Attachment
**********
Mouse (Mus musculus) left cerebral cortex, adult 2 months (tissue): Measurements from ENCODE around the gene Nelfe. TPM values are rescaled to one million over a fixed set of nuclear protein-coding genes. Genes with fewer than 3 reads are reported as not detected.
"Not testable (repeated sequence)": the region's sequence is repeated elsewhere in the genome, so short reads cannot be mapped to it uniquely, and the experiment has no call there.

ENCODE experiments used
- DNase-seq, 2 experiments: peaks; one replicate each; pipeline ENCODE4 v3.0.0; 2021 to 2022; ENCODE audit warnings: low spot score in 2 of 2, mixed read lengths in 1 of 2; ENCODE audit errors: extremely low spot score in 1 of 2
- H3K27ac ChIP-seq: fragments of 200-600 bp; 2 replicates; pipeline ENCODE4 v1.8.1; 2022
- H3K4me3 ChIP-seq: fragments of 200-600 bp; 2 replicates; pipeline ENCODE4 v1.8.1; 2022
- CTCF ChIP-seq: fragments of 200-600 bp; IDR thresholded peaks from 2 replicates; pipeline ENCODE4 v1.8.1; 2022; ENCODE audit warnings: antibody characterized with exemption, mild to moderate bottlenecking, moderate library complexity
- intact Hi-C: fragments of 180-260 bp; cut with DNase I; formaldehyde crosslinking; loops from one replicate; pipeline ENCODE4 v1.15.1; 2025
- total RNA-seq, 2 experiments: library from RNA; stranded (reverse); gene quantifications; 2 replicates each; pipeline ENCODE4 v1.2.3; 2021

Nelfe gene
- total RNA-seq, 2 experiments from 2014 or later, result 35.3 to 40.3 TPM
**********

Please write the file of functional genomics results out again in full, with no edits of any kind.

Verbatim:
Mouse (Mus musculus) left cerebral cortex, adult 2 months (tissue): Measurements from ENCODE around the gene Nelfe. TPM values are rescaled to one million over a fixed set of nuclear protein-coding genes. Genes with fewer than 3 reads are reported as not detected.
"Not testable (repeated sequence)": the region's sequence is repeated elsewhere in the genome, so short reads cannot be mapped to it uniquely, and the experiment has no call there.

ENCODE experiments used
- DNase-seq, 2 experiments: peaks; one replicate each; pipeline ENCODE4 v3.0.0; 2021 to 2022; ENCODE audit warnings: low spot score in 2 of 2, mixed read lengths in 1 of 2; ENCODE audit errors: extremely low spot score in 1 of 2
- H3K27ac ChIP-seq: fragments of 200-600 bp; 2 replicates; pipeline ENCODE4 v1.8.1; 2022
- H3K4me3 ChIP-seq: fragments of 200-600 bp; 2 replicates; pipeline ENCODE4 v1.8.1; 2022
- CTCF ChIP-seq: fragments of 200-600 bp; IDR thresholded peaks from 2 replicates; pipeline ENCODE4 v1.8.1; 2022; ENCODE audit warnings: antibody characterized with exemption, mild to moderate bottlenecking, moderate library complexity
- intact Hi-C: fragments of 180-260 bp; cut with DNase I; formaldehyde crosslinking; loops from one replicate; pipeline ENCODE4 v1.15.1; 2025
- total RNA-seq, 2 experiments: library from RNA; stranded (reverse); gene quantifications; 2 replicates each; pipeline ENCODE4 v1.2.3; 2021

Nelfe gene
- total RNA-seq, 2 experiments from 2014 or later, result 35.3 to 40.3 TPM